A Nautch girl with her accompanying musicians, Calcutta, before 1900.

A Nautch girl with her accompanying musicians, Calcutta, before 1900.   | Photo Credit: Wiki Commons

Film after film reinforced the trope — from Mughal-e-Azam’s beautiful Anarkali who must abandon her lover Prince Salim or face being entombed alive to Muqaddar ka Sikandar’s (1978) Zohra Begum who would rather die than allow Sikandar’s family to be defamed by her presence.

More complex portraits began to emerge in films such as Umrao Jaan and Shyam Benegal’s Mandi (1983), finally talking about their precarious existence. Umrao, a reluctant courtesan, kidnapped and sold to a kotha as a child, never quite belongs in any world. Banished by her brother from their family home, she returns to Lucknow, only to find her kotha too looted and deserted. In Mandi, the tawaifs are forced to relocate their kotha every time a politician turns his ire on them. Their presence threatens the ‘respectability’ of localities, but ironically enough, every place they go to becomes vibrant, as commerce and culture inevitably follow them.

One of the few films that grants happiness to a tawaif is Pakeezah. Kamal Amrohi always said that he had made the film for his wife Meena Kumari in much the same way that Shahjahan made the Taj Mahal for Mumtaz. In his blurb for the film, Amrohi wrote: “A nautch girl is born to delight others, such is her destiny. She preferred to die a thousand times than to live as a body without a soul.” However, even here, the character Sahibjaan’s destiny is ensconced inside a respectability narrative. Her marriage is made possible only after she gives up every aspect of her identity as tawaif to choose respectability.

Lucknawi adaa

Meena Kumari in ‘Pakeezah’.

Meena Kumari in ‘Pakeezah’.  

Strangely, Bollywood stuck to this cliché, not once portraying the fascinating lives led by the real tawaifs of the early 19th century. These were some of the most transgressive women of Indian history. For instance, popular tawaifs were the top tax-paying citizens of Lucknow at one time. They were among the earliest freedom fighters; they entertained British officers even as they sheltered Indian rebels. Courtesan Azizan Bai of Kanpur rode into the battlefield to exhort Indian rebels to fight the British in 1856. She was later arrested.

According to historian and academic Veena Talwar Oldenburg, the tawaifs under the patronage of Wajid Ali Shah, the last Nawab of Awadh, were “refiners” in every sense of the word. “Refined speech, brocade, embroidered clothes, elaborate hairstyles, jewellery and the adaa for which Lucknow became famous were all born in these courts,” she says.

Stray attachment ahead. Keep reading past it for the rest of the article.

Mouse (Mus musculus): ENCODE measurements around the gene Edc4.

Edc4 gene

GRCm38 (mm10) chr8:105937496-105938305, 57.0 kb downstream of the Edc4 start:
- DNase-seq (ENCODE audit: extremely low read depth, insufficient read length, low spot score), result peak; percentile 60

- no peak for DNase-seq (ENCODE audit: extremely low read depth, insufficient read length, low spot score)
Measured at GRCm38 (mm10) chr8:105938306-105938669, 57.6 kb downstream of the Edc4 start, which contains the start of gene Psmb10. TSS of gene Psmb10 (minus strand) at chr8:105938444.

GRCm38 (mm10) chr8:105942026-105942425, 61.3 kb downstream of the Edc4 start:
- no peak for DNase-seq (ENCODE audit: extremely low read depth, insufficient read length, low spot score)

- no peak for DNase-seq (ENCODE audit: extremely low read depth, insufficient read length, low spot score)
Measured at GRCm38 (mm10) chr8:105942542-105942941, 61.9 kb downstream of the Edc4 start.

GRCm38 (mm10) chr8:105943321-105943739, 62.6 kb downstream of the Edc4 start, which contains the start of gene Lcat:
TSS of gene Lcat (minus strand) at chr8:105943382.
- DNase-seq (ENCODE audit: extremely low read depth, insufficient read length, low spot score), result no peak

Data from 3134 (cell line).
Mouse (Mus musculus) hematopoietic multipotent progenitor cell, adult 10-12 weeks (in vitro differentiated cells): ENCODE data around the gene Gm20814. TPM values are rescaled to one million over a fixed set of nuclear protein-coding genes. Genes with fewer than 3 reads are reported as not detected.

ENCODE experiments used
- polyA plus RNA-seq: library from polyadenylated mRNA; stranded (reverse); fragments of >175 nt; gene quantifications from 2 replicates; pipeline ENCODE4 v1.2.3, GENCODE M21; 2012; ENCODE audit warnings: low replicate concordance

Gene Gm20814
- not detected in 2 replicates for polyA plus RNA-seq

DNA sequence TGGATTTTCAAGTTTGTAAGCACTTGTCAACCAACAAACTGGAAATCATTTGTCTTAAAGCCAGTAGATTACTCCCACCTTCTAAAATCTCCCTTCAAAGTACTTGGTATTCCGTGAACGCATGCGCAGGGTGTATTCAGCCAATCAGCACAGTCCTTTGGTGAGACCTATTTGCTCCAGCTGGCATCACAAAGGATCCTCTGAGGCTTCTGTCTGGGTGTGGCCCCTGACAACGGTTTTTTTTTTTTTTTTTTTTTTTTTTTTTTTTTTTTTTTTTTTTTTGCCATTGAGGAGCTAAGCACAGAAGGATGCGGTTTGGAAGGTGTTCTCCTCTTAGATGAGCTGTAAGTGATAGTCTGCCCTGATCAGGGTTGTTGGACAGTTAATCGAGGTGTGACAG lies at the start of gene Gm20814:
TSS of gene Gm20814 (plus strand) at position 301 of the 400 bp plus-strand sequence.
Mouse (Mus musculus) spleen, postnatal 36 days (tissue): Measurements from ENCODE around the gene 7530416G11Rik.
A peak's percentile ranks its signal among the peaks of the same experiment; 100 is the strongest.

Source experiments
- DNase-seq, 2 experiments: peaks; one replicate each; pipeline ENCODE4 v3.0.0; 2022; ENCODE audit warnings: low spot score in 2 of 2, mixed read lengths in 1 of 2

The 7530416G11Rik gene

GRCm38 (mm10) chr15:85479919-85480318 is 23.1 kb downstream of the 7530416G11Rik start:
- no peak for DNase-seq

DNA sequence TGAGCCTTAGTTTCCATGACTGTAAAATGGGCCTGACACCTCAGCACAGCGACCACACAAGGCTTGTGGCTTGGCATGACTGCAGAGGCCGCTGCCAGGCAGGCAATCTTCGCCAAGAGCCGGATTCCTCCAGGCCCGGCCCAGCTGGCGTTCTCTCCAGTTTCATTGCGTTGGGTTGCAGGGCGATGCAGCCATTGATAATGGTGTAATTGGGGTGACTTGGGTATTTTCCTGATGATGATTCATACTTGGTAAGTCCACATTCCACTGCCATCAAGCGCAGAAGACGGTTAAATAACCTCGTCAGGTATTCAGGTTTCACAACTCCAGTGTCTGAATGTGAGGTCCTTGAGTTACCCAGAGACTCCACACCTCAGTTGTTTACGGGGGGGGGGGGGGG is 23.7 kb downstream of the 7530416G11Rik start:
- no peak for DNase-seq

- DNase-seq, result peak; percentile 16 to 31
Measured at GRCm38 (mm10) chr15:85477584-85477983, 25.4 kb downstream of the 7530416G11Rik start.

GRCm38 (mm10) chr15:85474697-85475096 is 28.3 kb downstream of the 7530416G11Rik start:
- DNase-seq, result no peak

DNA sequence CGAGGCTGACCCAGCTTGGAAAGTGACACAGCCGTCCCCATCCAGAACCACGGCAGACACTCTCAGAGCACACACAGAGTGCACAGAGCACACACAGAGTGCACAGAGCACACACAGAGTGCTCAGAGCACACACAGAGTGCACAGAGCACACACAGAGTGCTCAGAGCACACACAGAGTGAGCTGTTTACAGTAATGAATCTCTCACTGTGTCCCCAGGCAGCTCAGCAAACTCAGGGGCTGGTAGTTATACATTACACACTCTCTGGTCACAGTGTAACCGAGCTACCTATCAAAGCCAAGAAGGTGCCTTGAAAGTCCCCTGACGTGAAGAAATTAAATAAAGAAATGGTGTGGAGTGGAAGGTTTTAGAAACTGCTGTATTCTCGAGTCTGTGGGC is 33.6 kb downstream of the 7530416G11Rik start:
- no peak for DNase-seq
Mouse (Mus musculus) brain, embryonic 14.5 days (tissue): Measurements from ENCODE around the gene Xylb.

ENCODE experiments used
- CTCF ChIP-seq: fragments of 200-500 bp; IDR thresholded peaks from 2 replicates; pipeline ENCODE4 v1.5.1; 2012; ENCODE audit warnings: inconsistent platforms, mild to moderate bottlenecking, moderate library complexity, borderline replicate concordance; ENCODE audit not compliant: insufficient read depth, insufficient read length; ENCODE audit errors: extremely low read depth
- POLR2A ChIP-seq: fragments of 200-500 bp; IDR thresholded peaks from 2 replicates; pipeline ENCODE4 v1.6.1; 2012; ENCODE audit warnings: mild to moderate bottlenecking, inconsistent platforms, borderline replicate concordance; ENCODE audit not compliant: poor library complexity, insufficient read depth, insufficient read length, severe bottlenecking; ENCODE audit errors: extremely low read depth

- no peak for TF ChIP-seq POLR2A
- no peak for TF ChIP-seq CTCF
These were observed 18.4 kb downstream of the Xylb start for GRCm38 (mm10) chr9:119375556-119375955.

Their list of innovations is long — from developing the local style of tabla to the sevaiyan served at royal feasts. Oldenburg says one of their biggest achievements was in bringing sexual freedom to the culture of Lucknow.

The tawaifs had considerable agency over their financial, sexual and spiritual lives. Oldenburg recalls being transfixed by a series of meetings she had with the last tawaifs of Lucknow. They changed her notions of gender and power. Each of their actions, from the way they spoke to the way they wore their burqas, appeared unique and bold. When Oldenburg asked a tawaif why she chose to wear a burqa, pat came the reply: “Muft mein hamara chehra hum kisiko bhi nahi dikhaenge (I won’t show my face to anyone for free).” When Oldenburg accused them of pandering to the male gaze, they countered by asking if she had never heard of play-acting. In a crumbling kotha, she met a pair of elderly tawaifs who were evidently a couple. They called their love for each other “pyaar jiska koi naam nahi hai (a love that has no name).”

Madhubala in ‘Mughal-e-Azam’.

Madhubala in ‘Mughal-e-Azam’.  

It was these fluid spaces the tawaifs occupied that were not acceptable or fathomable to Victorian moralists. In 1864, Britain introduced the Contagious Diseases Act at home and in its colonies. And used this law to ransack kothas and regularise the tawaifs into prostitutes.

It was an attitude mimicked fairly faithfully by Indian cinema. Film after film overtly sexualised the role, leaving an indelible legacy on the women of tawaif communities. Singh traces the evolution from tawaif to mujrewali to bar dancer and item girl. Singh points out that a number of women in dance bars come from tawaif communities. “A thin line exists between bar dancer and sex worker.” And often, the very precariousness of their existence pushes them into sex work.

The evolution, says Singh, can be understood in terms of the shift in patronage. “Earlier, the patrons were nawabs and rajas who appreciated the tawaif’s art. But with the erosion of their power in the colonial era, business communities and rural non-gentry emerged as the new patrons. This brought a change into the art form too.”

Madhuri Dixit as Chandramukhi in ‘Devdas’.

Madhuri Dixit as Chandramukhi in ‘Devdas’.  

 

Performances became more dance than song, and the form came to be called mujra in Bihar and other parts, and the dancers, mujrewalis. Soon, dances began to be matched to film songs, which had bawdier routines. Unlike the almost classical format of the tawaif’s routine, the new mujrewali performed exclusively for the male gaze. And, unlike the tawaif’s performance, the bar dance and the item number are consumed almost pornographically by men.

As modern Bollywood tries belatedly to add more nuance to its portraits of bar dancers (Chandni Bar, 2001) and mujrewalis (Anaarkali of Aarah, 2017), not many remember the extraordinarily talented women who came here first, filled with hope that the world would appreciate them only for their art.

The author is an independent writer based in Mumbai.

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Printable version | Jun 3, 2020 4:22:14 PM | https://www.thehindu.com/society/history-and-culture/tawaifs-of-awadh-the-first-women-of-hindi-cinema/article29233983.ece